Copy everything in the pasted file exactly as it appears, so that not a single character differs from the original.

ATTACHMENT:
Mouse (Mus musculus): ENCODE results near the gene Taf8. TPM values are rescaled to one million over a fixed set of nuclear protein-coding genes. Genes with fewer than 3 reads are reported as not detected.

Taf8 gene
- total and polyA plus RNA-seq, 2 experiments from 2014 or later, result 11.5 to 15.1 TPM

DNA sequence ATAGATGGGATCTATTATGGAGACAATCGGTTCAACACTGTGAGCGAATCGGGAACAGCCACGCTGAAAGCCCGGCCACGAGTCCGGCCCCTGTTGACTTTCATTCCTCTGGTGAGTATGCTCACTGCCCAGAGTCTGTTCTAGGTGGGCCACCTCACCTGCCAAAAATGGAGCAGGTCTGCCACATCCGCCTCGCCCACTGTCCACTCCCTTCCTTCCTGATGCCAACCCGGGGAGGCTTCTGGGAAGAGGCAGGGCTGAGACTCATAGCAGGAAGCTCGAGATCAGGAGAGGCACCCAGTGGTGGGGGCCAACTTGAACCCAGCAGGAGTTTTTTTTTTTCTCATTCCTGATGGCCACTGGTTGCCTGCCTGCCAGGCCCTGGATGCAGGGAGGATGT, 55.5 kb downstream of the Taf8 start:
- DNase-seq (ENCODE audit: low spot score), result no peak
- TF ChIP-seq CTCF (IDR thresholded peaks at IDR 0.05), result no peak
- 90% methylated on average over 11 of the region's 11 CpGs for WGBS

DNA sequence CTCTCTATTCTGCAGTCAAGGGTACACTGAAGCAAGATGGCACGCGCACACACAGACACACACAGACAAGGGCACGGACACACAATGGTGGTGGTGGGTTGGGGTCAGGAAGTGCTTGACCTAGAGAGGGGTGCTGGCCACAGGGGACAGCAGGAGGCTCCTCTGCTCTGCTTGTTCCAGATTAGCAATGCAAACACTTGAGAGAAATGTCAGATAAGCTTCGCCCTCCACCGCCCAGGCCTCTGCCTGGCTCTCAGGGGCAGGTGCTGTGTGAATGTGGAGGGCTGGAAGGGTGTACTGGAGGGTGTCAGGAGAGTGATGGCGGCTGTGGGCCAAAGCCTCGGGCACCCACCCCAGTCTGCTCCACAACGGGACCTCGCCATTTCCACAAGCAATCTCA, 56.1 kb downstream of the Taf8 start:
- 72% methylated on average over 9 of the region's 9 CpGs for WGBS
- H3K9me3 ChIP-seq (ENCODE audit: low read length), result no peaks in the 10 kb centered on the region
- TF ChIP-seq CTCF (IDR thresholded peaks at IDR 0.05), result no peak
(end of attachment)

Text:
Mouse (Mus musculus): ENCODE results near the gene Taf8. TPM values are rescaled to one million over a fixed set of nuclear protein-coding genes. Genes with fewer than 3 reads are reported as not detected.

Taf8 gene
- total and polyA plus RNA-seq, 2 experiments from 2014 or later, result 11.5 to 15.1 TPM

DNA sequence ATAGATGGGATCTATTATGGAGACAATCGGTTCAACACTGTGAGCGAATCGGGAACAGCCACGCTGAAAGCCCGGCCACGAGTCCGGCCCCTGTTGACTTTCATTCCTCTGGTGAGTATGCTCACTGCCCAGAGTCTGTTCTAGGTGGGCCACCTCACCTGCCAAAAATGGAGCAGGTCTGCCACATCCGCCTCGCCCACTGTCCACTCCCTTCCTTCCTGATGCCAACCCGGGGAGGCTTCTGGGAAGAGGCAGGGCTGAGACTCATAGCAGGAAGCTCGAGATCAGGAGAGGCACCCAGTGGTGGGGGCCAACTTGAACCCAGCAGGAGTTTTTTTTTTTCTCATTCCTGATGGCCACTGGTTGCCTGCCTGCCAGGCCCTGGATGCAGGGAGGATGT, 55.5 kb downstream of the Taf8 start:
- DNase-seq (ENCODE audit: low spot score), result no peak
- TF ChIP-seq CTCF (IDR thresholded peaks at IDR 0.05), result no peak
- 90% methylated on average over 11 of the region's 11 CpGs for WGBS

DNA sequence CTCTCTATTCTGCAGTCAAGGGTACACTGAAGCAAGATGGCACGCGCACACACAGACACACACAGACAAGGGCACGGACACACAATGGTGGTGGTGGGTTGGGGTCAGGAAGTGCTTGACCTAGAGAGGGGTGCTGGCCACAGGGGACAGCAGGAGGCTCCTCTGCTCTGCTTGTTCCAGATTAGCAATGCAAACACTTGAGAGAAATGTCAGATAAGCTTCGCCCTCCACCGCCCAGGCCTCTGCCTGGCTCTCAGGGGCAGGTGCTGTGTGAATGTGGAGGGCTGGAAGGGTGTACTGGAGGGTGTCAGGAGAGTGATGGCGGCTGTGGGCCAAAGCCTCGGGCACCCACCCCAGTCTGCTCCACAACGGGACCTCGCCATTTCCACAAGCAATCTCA, 56.1 kb downstream of the Taf8 start:
- 72% methylated on average over 9 of the region's 9 CpGs for WGBS
- H3K9me3 ChIP-seq (ENCODE audit: low read length), result no peaks in the 10 kb centered on the region
- TF ChIP-seq CTCF (IDR thresholded peaks at IDR 0.05), result no peak